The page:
Japan launches heart healthy food barley product
A report from the United States Grains Council highlights the recent launch of a new 'heart healthy' food barley product in Japan, adding that such an event is hoped to benefit US growers in the long term.
March 28, 2008 By United States Grains Council
March 27, 2008
According to the United States Grains Council, Hakubaku Company, the largest food barley processor in Japan, launched a new barley product last week using U.S. high beta-glucan food barley. The product is called “Barley for Cooking” and will soon be available in supermarkets and retail stores nationwide.
Cary Sifferath, U.S. Grains Council senior director in Japan, said the United States is the top source of feed barley for the Japanese marketplace, but is seeing increasing interest in food barley.
“The first shipment of U.S. food barley arrived in Japan on July 17, 2007. That was the beginning of a very valuable trade relationship that benefited U.S. barley producers and has secured demand for their products,” said Sifferath, adding that Hakubaku’s recent product release serves as a strong indicator that U.S. food barley exports to Japan will increase.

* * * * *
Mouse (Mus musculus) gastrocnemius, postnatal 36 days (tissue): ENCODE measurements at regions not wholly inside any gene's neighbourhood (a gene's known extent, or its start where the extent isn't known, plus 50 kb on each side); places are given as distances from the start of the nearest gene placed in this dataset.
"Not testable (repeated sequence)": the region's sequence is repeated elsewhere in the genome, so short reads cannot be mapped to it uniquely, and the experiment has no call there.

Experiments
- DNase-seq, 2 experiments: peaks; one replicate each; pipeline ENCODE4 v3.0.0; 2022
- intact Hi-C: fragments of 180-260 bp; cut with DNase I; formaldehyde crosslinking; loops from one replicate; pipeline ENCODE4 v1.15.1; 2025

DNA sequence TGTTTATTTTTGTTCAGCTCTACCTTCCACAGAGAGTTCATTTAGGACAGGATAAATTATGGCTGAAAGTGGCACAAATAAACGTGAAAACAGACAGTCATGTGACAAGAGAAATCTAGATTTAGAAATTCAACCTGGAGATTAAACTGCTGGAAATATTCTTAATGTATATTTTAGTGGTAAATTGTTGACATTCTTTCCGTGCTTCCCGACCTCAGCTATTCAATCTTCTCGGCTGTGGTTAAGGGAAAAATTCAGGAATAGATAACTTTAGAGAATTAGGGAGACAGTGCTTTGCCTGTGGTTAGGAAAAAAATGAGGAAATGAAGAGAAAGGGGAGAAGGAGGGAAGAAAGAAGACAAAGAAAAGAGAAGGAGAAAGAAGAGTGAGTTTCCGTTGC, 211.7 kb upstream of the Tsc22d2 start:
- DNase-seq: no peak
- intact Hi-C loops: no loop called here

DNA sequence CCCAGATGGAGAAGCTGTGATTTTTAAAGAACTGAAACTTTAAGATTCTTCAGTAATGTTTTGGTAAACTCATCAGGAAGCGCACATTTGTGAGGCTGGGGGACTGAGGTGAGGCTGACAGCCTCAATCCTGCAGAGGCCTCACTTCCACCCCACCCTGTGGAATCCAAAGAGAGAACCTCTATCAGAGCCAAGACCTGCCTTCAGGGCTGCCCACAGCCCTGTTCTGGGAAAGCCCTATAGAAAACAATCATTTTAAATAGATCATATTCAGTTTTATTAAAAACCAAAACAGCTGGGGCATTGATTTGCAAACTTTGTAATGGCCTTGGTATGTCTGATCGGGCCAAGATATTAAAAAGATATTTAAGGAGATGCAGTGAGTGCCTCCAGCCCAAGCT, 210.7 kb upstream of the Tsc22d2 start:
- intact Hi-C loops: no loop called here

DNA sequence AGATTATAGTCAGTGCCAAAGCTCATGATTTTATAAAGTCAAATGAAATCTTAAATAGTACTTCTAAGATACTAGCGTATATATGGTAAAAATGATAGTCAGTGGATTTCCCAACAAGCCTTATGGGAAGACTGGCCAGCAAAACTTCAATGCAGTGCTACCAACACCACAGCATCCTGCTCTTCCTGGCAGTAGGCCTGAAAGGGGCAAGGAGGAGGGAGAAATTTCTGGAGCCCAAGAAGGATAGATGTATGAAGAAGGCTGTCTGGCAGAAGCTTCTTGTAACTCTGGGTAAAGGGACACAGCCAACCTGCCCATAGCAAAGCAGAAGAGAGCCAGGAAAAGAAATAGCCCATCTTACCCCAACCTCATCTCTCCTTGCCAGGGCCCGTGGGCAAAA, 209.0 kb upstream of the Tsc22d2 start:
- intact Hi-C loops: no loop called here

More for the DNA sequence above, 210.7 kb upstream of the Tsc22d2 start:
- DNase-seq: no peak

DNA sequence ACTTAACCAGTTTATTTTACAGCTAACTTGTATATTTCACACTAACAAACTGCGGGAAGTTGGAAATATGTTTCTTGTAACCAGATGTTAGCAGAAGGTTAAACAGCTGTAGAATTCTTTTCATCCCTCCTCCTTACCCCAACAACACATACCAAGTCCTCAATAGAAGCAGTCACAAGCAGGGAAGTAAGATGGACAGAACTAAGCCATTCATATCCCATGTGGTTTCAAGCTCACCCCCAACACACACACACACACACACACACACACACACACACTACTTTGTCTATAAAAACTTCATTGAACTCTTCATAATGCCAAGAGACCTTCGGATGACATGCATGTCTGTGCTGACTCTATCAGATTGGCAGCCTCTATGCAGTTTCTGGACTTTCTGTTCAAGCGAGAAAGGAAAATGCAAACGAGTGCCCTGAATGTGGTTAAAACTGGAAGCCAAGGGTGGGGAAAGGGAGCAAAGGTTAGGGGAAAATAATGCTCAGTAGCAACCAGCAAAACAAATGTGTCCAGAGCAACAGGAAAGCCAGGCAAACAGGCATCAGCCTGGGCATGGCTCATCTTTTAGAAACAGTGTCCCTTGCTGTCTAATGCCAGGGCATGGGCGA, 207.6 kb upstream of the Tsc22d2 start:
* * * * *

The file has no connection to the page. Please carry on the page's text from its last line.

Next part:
Michiko Wakamiya, the Council’s Tokyo office manager, said Hakubaku was very enthusiastic about importing barley from the United States because they noticed its “wonderful characteristic for cooking, good taste and also its waxy texture which stays after cooking.”
Wakamiya said this is an epoch-making product for them, because for the first time, they made a barley product not to be cooked with rice in a rice cooker.
“The traditional way of consuming barley in Japan is to eat it as a staple food, but this time Hakubaku introduced barley as a side dish or soup ingredient,” she said.
According to Wakamiya, the product targets the health-conscious.
“Recently, more and more Japanese are suffering from metabolic syndrome, and the government suggests taking more dietary fiber in order to prevent heart disease and diabetes,” she said.
The U.S. barley was introduced on two Japanese cooking programs, one titled Fried Rice and Barley by TV Asahi, and the other Pork Beans with Barley by BS TV Nihon.